Compression Misfires

Compression misfires are most often caused by leaking intake or exhaust valves, mechanical valvetrain failure or incorrectly timed camshafts. Diagnosing an intermittent compression misfire can be tricky if the problem is caused by a marginal failure like a carboned-up intake valve seat or a broken valve spring.

In either case, the misfire might occur only under specific operating conditions. Engines equipped with variable valve ­timing (VVT) generally cause misfires on a single cylinder bank of a V-type ­engine if a cam phaser or solenoid intermittently sticks in position. On rare occasion, a sticking ­exhaust valve caused by insufficient valve stem oil clearances or a weak valve spring can also cause a very ­intermittent loss of ­compression and cylinder misfire.

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Timing Issues

Obviously, over-advanced ignition timing can cause cylinder misfires. Excessively retarded valve timing won’t cause a misfire, but will cause a ­substantial loss of power. But since ignition timing on most modern ignitions is non-adjustable, any failure in ­ignition timing would be caused by a computational error in the ECM. Computed valve timing problems are less of an issue ­because an ­appropriate DTC is stored in the ECM’s ­diagnostic memory.

Scan Tool Tips

As mentioned earlier, the general causes of a misfire fall under the headings of 1.) ignition, 2.) fuel, 3.) compression and 4.) timing. Always begin any intermittent misfire diagnosis by using your professional scan tool to retrieve misfire codes and freeze-frame data. When diagnosing intermittent misfires, don’t forget to look at pending codes for indications of an individual cylinder misfire.

If your scan tool’s misfire history indicates multiple cylinder misfires, focus on the cylinder with the most misfire counts. The misfire counts on adjacent cylinders are often “sympathetic” misfires that will often disappear when the primary misfire is repaired.

Short-term fuel trim (SFT) numbers can be used to determine if the misfire is caused by lean or rich a/f ratios. Normal SFTs running about plus or minus 5%, or even as high as 10%, might not indicate a problem. But, for example, if the SFT is running high positive numbers at idle and returns to zero as the engine speeds up, you’re probably looking at a vacuum leak.

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As mentioned earlier, negative SFTs indicating a rich A/F ratio might produce a rough idle, but won’t always produce a P0300 code. Keep in mind that the downstream, post-catalyst oxygen sensor can often be used to differentiate between an ignition- or fuel-related misfire. To illustrate, a misfire caused by a lean A/F mixture will drive the downstream voltage lower because an excess of oxygen is passing through the catalytic converter. In contrast, an ignition misfire will drive the downstream O2 voltage higher because raw fuel and oxygen is being oxidized in the catalytic ­converter.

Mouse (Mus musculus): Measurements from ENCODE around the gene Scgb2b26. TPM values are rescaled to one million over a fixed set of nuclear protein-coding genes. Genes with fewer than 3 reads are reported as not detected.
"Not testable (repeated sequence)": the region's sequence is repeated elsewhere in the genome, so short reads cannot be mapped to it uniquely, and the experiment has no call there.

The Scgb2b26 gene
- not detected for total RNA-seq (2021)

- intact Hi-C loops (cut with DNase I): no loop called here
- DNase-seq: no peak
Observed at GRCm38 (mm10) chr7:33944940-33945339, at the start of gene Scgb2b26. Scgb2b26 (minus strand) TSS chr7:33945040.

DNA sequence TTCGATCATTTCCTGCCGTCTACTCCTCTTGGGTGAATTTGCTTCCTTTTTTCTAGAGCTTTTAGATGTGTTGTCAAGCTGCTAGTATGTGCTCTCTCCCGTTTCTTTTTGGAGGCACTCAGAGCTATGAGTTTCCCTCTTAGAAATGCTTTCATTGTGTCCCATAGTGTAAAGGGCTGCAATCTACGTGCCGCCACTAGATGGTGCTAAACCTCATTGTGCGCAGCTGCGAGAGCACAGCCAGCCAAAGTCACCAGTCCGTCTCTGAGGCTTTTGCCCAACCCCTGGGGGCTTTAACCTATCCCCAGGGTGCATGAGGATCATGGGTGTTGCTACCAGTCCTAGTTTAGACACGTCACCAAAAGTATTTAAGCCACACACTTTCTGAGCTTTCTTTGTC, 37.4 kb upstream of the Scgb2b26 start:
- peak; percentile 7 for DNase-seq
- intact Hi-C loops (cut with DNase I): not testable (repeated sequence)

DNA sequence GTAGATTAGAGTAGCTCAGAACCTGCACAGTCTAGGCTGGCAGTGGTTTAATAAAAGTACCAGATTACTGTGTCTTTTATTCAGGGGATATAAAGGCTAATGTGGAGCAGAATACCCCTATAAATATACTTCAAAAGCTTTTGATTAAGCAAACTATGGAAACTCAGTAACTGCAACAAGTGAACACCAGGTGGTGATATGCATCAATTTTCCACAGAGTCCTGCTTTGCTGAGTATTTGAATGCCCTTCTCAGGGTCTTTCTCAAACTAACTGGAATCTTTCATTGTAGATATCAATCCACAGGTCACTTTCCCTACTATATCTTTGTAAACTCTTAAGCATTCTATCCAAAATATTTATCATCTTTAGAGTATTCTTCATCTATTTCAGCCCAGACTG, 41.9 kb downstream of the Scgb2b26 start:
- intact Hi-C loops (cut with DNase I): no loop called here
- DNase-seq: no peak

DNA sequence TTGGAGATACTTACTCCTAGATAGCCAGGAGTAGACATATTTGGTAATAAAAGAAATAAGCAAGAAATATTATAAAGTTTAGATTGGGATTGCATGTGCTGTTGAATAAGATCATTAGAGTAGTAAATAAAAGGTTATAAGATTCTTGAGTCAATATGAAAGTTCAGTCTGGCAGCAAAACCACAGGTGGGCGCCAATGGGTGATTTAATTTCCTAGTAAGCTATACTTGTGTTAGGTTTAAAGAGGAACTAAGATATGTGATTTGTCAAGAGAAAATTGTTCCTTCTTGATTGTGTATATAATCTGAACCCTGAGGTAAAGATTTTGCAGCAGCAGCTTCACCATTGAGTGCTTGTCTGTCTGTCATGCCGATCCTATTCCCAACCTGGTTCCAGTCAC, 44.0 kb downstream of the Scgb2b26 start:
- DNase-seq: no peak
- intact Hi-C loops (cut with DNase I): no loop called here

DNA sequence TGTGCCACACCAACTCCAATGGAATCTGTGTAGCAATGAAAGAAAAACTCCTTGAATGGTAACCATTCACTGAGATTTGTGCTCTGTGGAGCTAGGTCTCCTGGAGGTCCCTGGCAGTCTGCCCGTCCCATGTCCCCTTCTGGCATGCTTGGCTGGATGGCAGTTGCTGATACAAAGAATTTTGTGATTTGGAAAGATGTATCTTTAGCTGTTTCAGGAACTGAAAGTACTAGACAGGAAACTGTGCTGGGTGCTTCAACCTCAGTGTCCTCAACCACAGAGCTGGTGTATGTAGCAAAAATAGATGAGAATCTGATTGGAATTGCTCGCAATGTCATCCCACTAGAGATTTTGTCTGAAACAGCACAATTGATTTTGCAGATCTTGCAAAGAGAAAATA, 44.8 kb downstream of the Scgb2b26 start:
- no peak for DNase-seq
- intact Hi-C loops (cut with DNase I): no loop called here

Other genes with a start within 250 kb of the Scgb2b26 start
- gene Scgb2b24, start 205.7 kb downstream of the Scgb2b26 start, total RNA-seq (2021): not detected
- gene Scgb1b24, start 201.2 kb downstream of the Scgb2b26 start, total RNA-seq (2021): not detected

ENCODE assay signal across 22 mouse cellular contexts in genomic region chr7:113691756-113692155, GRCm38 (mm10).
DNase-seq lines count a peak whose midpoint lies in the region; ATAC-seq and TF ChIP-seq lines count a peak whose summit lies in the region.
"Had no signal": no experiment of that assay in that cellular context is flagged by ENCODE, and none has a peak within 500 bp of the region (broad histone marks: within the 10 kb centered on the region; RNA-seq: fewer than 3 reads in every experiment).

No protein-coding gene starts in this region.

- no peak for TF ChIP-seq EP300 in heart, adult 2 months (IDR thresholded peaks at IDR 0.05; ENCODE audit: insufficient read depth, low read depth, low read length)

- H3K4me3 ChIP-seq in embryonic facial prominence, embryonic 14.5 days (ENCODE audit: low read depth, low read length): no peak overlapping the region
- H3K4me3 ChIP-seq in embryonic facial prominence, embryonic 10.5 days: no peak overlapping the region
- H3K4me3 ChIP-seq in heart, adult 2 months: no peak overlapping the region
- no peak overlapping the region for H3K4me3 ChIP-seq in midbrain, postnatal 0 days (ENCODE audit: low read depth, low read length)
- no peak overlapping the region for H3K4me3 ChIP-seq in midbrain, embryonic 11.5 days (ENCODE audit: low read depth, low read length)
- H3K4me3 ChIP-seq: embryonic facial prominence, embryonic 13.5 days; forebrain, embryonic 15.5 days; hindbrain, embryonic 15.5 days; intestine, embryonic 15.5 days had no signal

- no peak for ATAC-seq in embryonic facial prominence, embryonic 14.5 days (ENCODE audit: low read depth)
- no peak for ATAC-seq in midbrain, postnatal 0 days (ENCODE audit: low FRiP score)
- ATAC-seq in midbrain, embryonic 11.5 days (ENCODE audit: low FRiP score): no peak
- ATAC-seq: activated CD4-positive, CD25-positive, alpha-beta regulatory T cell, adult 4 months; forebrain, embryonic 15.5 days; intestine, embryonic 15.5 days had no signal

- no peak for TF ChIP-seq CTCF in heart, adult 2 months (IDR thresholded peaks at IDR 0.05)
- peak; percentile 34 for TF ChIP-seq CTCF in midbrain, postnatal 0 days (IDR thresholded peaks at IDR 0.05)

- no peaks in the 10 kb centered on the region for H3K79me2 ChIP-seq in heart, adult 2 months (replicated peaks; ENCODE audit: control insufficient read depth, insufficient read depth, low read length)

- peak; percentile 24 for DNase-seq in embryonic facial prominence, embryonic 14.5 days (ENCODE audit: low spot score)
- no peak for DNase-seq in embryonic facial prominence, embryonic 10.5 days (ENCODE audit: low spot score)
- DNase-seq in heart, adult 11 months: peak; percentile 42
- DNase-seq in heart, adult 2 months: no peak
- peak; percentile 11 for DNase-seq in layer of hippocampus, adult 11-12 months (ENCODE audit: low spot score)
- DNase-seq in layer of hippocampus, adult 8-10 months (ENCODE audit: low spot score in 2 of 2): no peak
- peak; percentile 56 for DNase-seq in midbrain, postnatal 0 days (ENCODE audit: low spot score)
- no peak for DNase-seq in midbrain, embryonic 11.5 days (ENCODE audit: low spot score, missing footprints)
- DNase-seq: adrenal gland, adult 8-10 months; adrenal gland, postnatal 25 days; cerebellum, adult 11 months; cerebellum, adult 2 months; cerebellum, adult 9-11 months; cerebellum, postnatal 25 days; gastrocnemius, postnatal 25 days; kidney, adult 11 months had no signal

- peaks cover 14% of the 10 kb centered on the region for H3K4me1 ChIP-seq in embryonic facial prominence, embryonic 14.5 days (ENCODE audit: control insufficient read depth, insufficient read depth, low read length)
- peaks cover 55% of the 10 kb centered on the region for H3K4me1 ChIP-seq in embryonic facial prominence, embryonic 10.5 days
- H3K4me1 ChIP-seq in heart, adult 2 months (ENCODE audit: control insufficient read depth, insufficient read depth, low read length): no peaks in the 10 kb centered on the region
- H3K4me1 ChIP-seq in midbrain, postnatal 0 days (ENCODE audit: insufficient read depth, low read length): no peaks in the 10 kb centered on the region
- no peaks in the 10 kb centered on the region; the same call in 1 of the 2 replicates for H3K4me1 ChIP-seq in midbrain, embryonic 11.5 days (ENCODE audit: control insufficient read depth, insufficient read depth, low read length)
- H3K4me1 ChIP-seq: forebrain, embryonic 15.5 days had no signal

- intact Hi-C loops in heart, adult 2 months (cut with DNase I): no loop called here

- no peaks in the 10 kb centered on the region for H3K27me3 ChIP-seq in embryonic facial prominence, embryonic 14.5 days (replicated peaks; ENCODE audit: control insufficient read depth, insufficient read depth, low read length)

Labscope Tips

Photo 3: This current ramp waveform indicates that the ignition is a ­non-current limiting system that’s drawing about six amperes of current.

Photo 3: This current ramp waveform indicates that the ignition is a ­non-current limiting system that’s drawing about six amperes of current.

Labscopes can be used to display secondary ignition waveforms through a special inductive probe. If you’re testing primary ignition, you should use an attenuated test lead to avoid damaging your scope. In any case, secondary waveforms are ­valuable for ­detecting bad spark plug wires and ignition coils. If available, your “movie” feature can be used to more easily detect intermittent cylinder misfires.

Current ramping the primary ­ignition system by using a low-amperage current probe to display the current rise through the coil primary ­circuit is the best method to detect a bad ignition coil because it’s non-invasive and provides a far more accurate indication of coil performance than do most primary or secondary displays. See Photo 3.

Photo 4: While pressure transducer testing requires advanced ­labscope skills, it’s well worth learning to help diagnose compression and camshaft timing problems. In this waveform, the exhaust valve opens at cursor 1, while the intake valve closes at cursor 2.

Photo 4: While pressure transducer testing requires advanced ­labscope skills, it’s well worth learning to help diagnose compression and camshaft timing problems. In this waveform, the exhaust valve opens at cursor 1, while the intake valve closes at cursor 2.

In-cylinder pressure transducer testing is an ­excellent method for accurately testing running compression and camshaft timing. While space doesn’t allow a more detailed explanation of scan tool and scope diagnostics, keep in mind that many excellent training books and videos are available through several ­reputable aftermarket suppliers. Practice makes perfect and collecting known-good data in your scan tool or scope memory for future reference is the best way of recognizing the various causes of an intermittent misfire. See Photo 4.

Propane Testing

When used with care, introducing propane into the intake system to enrich the A/F ratio is a quick and generally efficient method for diagnosing fuel density misfires. In brief, adding fuel will temporarily ­correct a lean-fuel condition caused by a vacuum leak or clogged fuel injector. Remember that when propane is added to intake air, the lean cylinder will return to normal, while the remaining cylinders will run slightly rich. Keeping it quick and simple is often the best way to diagnose any fuel-related ­intermittent misfire.

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Courtesy ImportCar.